In November 2012, as I was transitioning from my law practice to full-time work with the legal clinic ministry, a mucinous adenocarcinoma tumor burst my appendix, spilling cancer cells into my abdomen. I was treated by a team of cancer surgeons at Penn who explained the gravity of my diagnosis: those cells had a 75% chance of growing into new tumors and available treatments were either ineffective or very risky. The median life expectancy of someone with this rare appendix cancer is seven years. I decided to undergo a high risk surgery known as HIPEC at a specialty surgery center at the University of Pittsburgh. During a six-hour procedure, heated chemotherapy was poured into my open abdomen, in the hopes of killing the cancer cells before they could grow. Several small cancer seeds were removed during the surgery. Not fully recovered from the surgery, I underwent twelve chemotherapy sessions over a six-month period, which ended in December 2013. Over that year, I endured three lengthy hospitalizations, two surgeries, nine CT scans, and countless IVs and blood tests. It’s been over a year since my last treatment and I am feeling well again. But more importantly I’m changed.
We get old, we get sick, and we die. And there isn’t anything we can do about it. After being so healthy all of my life, I had lived in denial about these truths. My faith was weak and shallow, as I had never been forced to truly trust Jesus, or anyone else for that matter. I was able to get by just trusting myself. However, facing the reality of sickness and death put my faith to the test.
I have always insisted on being strong and capable, on never being weak or needy. That made it hard for me to receive love from others. This battle with cancer made me so sick and weak that I couldn’t take care of myself. “In sickness or in health, till death do you part” took on new meaning as Wendy took care of me. Marriage seems to be going out of style in our culture, but when you are suffering, you need someone to lean on. Wendy was with me every step of the way, from my first stomach pain to the last chemo treatment. I shared my trials with many people, and it was very comforting to know that so many friends were praying for me. I’ve learned that a lot of people care about me. Friends brought meals and neighbors mowed my lawn. My heart was often overwhelmed, and I was often moved to tears of appreciation for the love and support that was shown to me.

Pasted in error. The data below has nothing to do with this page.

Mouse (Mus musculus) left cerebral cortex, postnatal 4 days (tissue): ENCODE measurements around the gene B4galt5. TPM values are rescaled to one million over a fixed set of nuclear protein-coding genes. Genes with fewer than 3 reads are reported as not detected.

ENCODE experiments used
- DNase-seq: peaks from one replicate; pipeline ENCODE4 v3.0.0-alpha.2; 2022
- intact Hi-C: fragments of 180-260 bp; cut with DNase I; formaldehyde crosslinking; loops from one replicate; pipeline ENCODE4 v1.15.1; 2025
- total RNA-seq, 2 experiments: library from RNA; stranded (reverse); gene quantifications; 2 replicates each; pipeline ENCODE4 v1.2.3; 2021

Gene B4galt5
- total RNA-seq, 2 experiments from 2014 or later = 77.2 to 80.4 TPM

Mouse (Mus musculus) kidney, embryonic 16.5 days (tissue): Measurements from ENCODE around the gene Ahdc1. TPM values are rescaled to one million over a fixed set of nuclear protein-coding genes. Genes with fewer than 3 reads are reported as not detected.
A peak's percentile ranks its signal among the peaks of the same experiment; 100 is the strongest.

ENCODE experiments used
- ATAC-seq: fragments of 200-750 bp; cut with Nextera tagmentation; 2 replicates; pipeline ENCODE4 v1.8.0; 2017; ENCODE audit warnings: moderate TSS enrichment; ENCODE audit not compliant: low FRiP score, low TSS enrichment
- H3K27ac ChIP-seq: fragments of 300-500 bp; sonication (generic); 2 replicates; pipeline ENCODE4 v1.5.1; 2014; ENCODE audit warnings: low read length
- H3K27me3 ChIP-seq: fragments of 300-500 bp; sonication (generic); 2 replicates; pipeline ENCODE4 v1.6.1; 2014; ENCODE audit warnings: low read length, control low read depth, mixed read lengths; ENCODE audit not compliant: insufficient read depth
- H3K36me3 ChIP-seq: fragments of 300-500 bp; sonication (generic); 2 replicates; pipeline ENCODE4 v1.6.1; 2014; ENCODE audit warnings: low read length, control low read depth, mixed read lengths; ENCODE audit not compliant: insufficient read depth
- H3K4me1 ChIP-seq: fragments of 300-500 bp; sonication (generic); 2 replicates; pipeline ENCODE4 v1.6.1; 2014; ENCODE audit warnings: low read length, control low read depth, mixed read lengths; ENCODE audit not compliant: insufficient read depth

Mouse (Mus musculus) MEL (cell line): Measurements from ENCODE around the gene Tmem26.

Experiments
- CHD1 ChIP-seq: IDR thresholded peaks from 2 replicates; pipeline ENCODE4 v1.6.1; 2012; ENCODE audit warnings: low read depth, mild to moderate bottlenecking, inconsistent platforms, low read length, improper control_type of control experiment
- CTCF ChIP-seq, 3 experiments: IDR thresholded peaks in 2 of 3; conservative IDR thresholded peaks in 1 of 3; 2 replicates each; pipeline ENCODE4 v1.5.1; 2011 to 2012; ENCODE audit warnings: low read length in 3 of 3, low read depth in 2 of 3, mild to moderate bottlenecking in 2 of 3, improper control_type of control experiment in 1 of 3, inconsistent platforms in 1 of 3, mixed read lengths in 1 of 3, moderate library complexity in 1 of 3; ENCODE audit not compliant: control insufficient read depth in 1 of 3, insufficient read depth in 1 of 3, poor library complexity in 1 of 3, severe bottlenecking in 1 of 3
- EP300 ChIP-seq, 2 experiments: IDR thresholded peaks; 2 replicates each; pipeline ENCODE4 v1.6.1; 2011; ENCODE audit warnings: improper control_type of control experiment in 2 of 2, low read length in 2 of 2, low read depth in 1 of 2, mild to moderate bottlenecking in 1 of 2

Cancer made me poor. Good health is a treasure that should never be taken for granted. My poorest clients wouldn’t trade places with me. Suffering leads us to explore deep mysteries. When I was hooked up to a dozen tubes and surviving on hits of morphine, unable to even think, I could still pray a groan too deep for words. As I struggled, I studied the importance of perseverance, the secret of being content in any and all circumstances, of what it means for Jesus’ strength to be made perfect in my weakness. I studied how the privilege of participating in his sufferings enables us to know Jesus better. I learned that Jesus was there for me, that prayer is effective, and that God’s word is really helpful in times of trouble. I learned that suffering has a good purpose and that the Bible has the answer to life’s hardest questions. We can face the worst that this life has for us, knowing that everything will always have a good end for the Christian.
My year of cancer was God’s perfect preparation for this legal ministry. It came at just the perfect time. I had a real breakthrough spiritually when I was able to thank God for my cancer, to realize that it was a gift from the hand of a loving father. Until then, I was just trying to get past it, and if that’s all I did, it would have served no purpose for me. Being dysfunctional for so long humbled me. It has honed me, matured me, made me deeper. I learned that I am not what I do. It has made me more patient, more compassionate. I care now for what is most important: loving people. It’s enabled me to be more helpful to others who suffer, and to be willing to ask for help when I need it. God called me to do this work and he used my cancer to equip me to do it…and I’m still learning.
Christian Legal Clinics of Philadelphia (CLCPhila.org) is a community partner of Tenth, and a number of lawyers in the congregation volunteer with CLCP. Pete worships at Spirit and Truth Fellowship Church.
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Please include the following statement on any distributed copy: By Peter Hileman. © 2020 Tenth Presbyterian Church. Website: tenth.org